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How to survive a really good idea

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I want to say at the outset that this post is not just for homeschoolers. I’m a homeschooling mom who is writing about a homeschooling mom that has a podcast. But this is in no way, shape, or form does this pertain only to homeschoolers. What I’m saying pertains to parents with kids living at home, be they wee tiny infants or college grads hanging out in the basement. In fact, it might benefit those families the most. (Maybe. Just a thought.)

Anyway, the inspiration for this post comes from a wonderful podcast called The Read-Aloud Revival. It’s a podcast about creating a culture of reading aloud for your family. You might think that you might feasibly find enough material for one or two shows about reading aloud, but certainly not an entire podcast centered on that concept. Oh how very wrong you’d be, you poor, wrong person. The host, Sarah Mackenzie, interviews authors, teachers, and other moms to provide all kinds of information reading aloud. She covers everything from what types of books to read, how to read aloud (in a two-part interview with one of our favorite narrators and storytellers, Jim Weiss), how to talk about the books you’ve read, and more.

The only negative I can think of about this podcast is that your checkbook will really feel it. Because although the podcast is free, she links to books and other resources that cry out to be purchased. So listen, but visit the show notes only after your steel yourself against temptation.

Actually, there is another negative, although it’s not inherent in the podcast. Rather it’s a burden I think a lot of parents might assume for themselves. With our overly busy lives, it seems impossible to fit reading aloud into our already packed schedules. And frankly, at the end of the day, we’re too tired to think straight, much less develop two dozen distinct character voices and remember how they all sounded from page to page. Reading aloud sounds good in theory, but 2 hours of homework and ferrying to various practices, lessons, and other obligations doesn’t allow time for anything so slow-paced as sitting on a couch, surrounded by attentive little ones (Ha!), reading Charlotte’s Web or what have you.

Let’s just admit it: We feel judged by this lady and her unnaturally calm child. Most toddlers would have ripped at least one page in half and be eating it.

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Parents, I, April Thompson, with all the authority invested by my own dang self, give you permission to adopt the spirit of the law on this one. I give you permission trade off reading duties between mom and dad, thereby making sure there is absolutely no continuity in character voices. I give you permission to not even try to do character voices. I give you permission to read a chapter of your favorite childhood book once a week and take four months to finish it.  (I’d tell you how long it’s taking us to read Harry Potter and the Prisoner of Azkaban, but I’m a little embarrassed.) I give you permission to delegate read-aloud duties to your oldest kid. (Although from time to time, read aloud or listen to an audio book with that kid. I’m going to read The Giver to my girls. Or maybe listen to the audio book.)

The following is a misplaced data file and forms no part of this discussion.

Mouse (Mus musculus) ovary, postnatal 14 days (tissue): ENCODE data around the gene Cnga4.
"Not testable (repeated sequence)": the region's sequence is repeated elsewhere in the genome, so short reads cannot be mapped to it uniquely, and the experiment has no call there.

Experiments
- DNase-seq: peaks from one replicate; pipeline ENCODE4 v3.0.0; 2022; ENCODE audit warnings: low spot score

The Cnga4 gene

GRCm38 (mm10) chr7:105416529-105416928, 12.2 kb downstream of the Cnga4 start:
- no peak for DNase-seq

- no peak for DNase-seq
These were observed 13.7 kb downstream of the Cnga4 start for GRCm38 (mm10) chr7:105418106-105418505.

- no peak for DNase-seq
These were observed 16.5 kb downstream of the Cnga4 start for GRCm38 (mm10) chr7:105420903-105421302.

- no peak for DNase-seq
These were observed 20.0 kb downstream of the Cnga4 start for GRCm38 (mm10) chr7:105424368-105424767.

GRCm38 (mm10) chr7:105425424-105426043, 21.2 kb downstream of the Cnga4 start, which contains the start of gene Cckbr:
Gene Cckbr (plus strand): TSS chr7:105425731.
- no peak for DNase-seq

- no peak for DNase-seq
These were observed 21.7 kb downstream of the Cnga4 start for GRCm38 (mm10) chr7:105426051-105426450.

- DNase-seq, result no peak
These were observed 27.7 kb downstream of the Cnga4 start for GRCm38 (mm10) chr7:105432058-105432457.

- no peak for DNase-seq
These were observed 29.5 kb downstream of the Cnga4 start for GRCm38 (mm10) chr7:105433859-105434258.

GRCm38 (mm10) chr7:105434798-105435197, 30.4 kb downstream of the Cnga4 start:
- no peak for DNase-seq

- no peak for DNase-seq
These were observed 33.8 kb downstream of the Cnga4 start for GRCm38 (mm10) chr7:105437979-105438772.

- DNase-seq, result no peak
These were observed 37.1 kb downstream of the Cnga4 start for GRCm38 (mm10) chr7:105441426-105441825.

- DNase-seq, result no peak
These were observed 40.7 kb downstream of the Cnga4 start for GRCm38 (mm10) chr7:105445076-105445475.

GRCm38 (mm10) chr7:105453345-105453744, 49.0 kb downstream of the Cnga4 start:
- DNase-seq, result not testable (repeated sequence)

That, I think, is the key for parents who are already stretched past their limits but want to create a read-aloud culture in their family. Parents, I give you permission to outsource this good idea to the audio books. Think of it as hiring a bard.

As a homeschool mom, I read aloud a lot to my younger kids as part of their lessons. But lesson reading isn’t the same as read aloud reading. Honestly, at the end of the day, I don’t wanna read aloud anymore. My husband reads to the boys at night, but the one big thing we do is listen to a ton of audio books. Since we listen while we drive all over the northern part of Texas, we can go through two or three books a week, depending on the length. We are probably the number one checker-outer of Hank the Cowdog audio books from our local library. We’ve listened to the Chronicles of Narnia a dozen times. We’re listening to a great new series The Heroes Guide to Saving Your Kingdom/Storming the Castle/Being an Outlaw that has us all laughing out loud and has inspired my daughter to choose another Halloween costume no one will get.  On our two road trips this summer, we listened to more than a dozen audiobooks.

And here’s a secret that no one mentions: listening to audio books for kids is so much more fun than listening to audio books for adults. David Tennant is our family’s favorite narrator. He performs the How to Train Your Dragon series and the Chitty Chitty Bang Bang series, and it’s far more entertaining and enjoyable to listen to those than most entertainment geared to adults.

Plus, you’re building a bond with your kids based on shared stories. And what could be better than that?

So get the podcast on iTunes or Stitcher or just download it. Listen while you’re doing whatever you have to do (I personally listen to podcasts while exercising and cleaning. It makes the tedious chores go faster.) You’ll get a lot of great ideas on what to read and how to read, as well as encouragement to adopt a read-aloud culture for your family. Then hit your local library, LibriVox, or Audible, and start building a read-aloud culture in your family.

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